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You can’t see EXIF metadata without using special tools, but it may contain startling amounts of information about where the photo was taken, by whom, and when.
This exists primarily to help out professional photographers and photo storage tools. Let’s look at some of the data hidden inside of it: Create Date : 20 Make : Samsung Orientation : Horizontal (normal) Flash : No Flash Focal Length : 4.3 mm GPS Position : 28 deg 21′ 27.100″ N, 81 deg 33′ 29.71″ W Even with location geotagging disabled in your camera settings, metadata still provides a tremendous amount of detail about you and your devices, and can even uniquely identify photos taken with your camera.
I highly recommend reading this eye-opening blog on the subject by IOActive.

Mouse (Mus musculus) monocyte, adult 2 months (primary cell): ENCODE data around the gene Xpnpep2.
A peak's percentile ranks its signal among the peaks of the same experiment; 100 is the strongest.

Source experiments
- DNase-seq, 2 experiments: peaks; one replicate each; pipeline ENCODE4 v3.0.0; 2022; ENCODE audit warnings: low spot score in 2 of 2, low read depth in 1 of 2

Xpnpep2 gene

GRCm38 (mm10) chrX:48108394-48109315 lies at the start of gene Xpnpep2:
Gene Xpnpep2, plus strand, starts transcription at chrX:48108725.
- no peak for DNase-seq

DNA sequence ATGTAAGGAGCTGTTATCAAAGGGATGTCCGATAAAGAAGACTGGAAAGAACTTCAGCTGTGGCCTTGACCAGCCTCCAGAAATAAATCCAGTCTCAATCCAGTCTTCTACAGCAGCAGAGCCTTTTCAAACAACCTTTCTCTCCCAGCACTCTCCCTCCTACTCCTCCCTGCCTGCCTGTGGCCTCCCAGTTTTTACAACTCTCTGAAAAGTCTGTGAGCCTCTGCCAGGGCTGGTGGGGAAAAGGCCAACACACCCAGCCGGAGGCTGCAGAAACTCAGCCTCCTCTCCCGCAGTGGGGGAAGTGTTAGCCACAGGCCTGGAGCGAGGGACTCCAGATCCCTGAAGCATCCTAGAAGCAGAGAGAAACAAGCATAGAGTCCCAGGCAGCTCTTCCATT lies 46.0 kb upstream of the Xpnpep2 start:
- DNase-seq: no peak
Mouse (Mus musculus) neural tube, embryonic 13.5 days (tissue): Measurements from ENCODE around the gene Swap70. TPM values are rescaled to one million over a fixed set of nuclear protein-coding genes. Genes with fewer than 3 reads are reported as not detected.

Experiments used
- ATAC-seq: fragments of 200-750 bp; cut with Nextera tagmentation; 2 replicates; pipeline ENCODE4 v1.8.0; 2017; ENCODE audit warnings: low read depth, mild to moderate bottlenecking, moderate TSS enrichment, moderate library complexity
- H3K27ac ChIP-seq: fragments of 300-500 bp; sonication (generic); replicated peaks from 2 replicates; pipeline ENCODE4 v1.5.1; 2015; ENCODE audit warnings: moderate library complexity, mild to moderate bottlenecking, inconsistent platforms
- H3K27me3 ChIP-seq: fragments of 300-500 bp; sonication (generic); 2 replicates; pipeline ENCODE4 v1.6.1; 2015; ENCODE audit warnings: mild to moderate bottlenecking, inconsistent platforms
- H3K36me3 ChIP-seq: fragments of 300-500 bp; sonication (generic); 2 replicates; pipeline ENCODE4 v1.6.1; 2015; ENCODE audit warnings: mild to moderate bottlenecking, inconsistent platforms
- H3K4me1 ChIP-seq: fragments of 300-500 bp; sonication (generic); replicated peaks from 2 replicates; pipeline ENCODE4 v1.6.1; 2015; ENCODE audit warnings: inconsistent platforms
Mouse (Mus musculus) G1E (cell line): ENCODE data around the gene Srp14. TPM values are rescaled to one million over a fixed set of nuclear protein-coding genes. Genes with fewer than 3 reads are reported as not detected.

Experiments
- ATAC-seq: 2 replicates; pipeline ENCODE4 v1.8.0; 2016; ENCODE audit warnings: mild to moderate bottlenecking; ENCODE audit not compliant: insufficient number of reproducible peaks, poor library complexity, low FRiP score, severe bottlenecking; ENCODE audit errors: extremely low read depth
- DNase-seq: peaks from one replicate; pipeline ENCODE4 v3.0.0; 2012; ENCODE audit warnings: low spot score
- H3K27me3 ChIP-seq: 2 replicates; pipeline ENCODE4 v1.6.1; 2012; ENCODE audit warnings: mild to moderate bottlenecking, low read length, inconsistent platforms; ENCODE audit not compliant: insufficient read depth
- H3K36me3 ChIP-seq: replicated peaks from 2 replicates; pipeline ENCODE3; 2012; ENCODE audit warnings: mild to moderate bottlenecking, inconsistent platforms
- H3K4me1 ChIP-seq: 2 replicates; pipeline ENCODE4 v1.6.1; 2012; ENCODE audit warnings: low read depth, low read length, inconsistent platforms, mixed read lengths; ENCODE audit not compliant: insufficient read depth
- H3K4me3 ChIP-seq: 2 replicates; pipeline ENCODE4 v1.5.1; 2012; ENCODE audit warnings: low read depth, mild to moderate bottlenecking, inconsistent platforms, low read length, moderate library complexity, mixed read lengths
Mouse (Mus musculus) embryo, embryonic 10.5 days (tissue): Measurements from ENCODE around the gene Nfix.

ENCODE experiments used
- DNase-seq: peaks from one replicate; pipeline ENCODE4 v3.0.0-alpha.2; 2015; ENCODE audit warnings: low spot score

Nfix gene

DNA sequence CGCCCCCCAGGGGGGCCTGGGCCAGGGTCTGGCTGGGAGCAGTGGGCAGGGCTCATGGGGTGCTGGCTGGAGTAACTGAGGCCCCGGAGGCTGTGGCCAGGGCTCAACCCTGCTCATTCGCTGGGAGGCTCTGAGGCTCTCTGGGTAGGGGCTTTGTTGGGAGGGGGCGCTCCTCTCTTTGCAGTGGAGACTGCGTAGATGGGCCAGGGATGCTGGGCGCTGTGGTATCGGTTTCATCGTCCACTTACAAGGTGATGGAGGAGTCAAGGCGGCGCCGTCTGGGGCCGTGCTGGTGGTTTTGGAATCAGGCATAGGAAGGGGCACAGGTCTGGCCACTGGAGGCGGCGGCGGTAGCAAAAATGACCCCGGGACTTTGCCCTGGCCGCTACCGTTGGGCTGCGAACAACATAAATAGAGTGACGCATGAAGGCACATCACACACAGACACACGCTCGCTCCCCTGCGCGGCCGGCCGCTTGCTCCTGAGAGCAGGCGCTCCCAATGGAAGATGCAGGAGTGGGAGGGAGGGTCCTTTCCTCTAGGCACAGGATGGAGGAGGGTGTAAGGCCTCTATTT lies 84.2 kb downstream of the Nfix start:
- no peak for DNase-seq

Ultimately, this means that if you are interested in privacy, you should never reuse a photo or set of photos that you’ve used elsewhere on the internet (at any time) on your dating profile. Reuse isn’t the only situation in which photos can compromise your privacy.
The very simplest, a Google search will often turn up social media profiles, forum posts, and blog comments tied to a particular username.
If you’re concerned about dating site matches finding your online presence, or people online finding your dating profile, just don’t reuse usernames or email addresses!
performs a broader sweep of services for usernames only, immediately flagging services where a particular username has been registered.
This is an easy way for someone with malicious intent to draw connections between a dating site profile username and your ‘real’ life, even if your profiles are correctly private or hidden.